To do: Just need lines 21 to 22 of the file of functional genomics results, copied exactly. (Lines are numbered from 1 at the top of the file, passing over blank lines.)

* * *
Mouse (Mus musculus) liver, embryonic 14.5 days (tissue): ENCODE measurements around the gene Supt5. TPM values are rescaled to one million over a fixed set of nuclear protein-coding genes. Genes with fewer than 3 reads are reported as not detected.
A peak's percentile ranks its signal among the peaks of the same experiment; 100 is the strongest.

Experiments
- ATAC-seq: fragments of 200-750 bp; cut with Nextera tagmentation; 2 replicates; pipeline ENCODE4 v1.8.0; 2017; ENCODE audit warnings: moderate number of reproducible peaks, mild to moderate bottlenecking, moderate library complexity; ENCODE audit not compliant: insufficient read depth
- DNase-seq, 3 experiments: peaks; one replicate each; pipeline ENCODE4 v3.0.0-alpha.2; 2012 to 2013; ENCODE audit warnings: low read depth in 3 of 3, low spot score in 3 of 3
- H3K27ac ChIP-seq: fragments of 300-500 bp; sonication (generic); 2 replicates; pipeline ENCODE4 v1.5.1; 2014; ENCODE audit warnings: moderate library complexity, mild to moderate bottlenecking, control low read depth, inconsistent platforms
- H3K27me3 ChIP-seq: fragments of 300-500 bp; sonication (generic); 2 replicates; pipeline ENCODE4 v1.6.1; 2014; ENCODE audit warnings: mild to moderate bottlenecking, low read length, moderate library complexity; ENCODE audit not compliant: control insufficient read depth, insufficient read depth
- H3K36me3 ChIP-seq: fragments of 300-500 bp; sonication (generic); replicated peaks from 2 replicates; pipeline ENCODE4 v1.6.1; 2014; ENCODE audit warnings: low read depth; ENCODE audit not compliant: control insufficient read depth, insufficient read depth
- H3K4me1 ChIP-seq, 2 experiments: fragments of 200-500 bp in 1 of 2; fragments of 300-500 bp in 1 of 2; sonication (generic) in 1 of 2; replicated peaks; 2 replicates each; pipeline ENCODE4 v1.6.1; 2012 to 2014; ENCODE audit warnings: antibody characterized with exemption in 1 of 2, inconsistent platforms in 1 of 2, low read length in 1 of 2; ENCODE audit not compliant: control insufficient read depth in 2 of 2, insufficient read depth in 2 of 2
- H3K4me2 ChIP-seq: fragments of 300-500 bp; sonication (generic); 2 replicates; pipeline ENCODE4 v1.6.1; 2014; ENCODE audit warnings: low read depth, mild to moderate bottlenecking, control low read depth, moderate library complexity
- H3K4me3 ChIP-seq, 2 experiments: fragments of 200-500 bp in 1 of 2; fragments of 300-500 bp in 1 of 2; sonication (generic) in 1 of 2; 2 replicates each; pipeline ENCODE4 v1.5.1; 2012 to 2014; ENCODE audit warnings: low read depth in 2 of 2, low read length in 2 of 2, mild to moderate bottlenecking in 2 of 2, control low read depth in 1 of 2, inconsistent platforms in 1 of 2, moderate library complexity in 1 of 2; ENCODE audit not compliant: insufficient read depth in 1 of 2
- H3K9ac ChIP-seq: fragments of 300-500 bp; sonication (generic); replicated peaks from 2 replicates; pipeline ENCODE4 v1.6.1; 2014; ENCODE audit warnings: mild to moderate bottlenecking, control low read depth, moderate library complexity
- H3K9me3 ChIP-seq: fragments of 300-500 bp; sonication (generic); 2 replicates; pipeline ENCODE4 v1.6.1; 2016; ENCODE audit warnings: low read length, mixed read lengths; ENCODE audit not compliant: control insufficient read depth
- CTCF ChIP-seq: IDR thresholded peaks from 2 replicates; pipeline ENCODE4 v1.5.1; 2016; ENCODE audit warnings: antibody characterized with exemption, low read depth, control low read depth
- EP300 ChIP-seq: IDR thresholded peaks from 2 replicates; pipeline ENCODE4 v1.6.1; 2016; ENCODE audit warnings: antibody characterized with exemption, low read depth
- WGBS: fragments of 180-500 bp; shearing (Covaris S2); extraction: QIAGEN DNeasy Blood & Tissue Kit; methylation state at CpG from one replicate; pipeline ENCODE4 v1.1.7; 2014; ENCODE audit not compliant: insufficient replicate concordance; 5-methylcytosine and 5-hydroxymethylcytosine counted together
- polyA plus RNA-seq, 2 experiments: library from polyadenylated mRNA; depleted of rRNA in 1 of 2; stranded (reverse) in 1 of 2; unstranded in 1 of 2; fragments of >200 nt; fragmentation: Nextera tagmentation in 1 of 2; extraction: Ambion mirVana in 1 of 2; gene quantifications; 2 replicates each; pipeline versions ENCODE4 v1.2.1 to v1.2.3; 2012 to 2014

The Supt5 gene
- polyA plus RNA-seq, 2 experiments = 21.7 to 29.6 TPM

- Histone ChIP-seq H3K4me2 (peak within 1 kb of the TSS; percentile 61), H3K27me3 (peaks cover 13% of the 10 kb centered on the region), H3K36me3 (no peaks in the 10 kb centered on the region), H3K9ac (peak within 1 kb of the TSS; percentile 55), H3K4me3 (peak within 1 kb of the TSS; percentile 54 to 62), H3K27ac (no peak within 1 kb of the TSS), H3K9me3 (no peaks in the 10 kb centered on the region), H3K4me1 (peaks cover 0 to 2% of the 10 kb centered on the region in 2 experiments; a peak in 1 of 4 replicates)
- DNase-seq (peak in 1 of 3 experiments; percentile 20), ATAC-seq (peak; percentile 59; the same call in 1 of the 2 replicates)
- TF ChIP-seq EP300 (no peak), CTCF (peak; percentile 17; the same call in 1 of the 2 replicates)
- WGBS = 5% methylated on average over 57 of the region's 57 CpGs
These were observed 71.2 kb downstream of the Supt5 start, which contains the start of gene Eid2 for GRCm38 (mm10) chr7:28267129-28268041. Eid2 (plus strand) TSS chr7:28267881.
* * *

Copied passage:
- DNase-seq (peak in 1 of 3 experiments; percentile 20), ATAC-seq (peak; percentile 59; the same call in 1 of the 2 replicates)
- TF ChIP-seq EP300 (no peak), CTCF (peak; percentile 17; the same call in 1 of the 2 replicates)